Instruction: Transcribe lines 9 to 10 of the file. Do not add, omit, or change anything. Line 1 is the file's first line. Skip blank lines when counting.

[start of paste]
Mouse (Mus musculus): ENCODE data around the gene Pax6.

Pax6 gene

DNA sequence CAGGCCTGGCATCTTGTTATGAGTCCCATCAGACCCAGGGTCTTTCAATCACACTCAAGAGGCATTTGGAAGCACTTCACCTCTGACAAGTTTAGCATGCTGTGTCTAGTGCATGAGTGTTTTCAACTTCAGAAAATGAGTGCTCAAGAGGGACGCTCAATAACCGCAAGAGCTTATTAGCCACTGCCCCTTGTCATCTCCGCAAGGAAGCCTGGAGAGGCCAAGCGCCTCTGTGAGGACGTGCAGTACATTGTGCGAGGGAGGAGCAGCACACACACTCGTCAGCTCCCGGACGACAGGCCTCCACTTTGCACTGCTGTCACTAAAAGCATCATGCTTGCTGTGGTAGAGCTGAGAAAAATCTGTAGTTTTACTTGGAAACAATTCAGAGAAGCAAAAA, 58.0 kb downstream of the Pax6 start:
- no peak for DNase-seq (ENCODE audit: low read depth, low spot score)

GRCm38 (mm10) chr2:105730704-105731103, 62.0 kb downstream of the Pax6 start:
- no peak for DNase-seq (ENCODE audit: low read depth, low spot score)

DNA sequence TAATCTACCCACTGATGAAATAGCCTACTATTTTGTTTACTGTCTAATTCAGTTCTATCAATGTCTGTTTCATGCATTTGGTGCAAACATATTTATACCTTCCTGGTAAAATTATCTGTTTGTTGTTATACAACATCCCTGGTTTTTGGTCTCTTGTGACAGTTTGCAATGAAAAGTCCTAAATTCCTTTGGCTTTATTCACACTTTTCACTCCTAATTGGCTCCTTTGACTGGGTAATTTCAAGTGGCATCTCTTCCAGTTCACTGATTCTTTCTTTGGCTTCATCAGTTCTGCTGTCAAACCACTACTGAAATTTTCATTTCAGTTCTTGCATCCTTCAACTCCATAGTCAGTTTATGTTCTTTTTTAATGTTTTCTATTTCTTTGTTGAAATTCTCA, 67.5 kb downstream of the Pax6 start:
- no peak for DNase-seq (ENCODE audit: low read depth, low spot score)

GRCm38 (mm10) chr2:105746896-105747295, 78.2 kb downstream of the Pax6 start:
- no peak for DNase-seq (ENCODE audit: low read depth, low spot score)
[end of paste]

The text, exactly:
GRCm38 (mm10) chr2:105746896-105747295, 78.2 kb downstream of the Pax6 start:
- no peak for DNase-seq (ENCODE audit: low read depth, low spot score)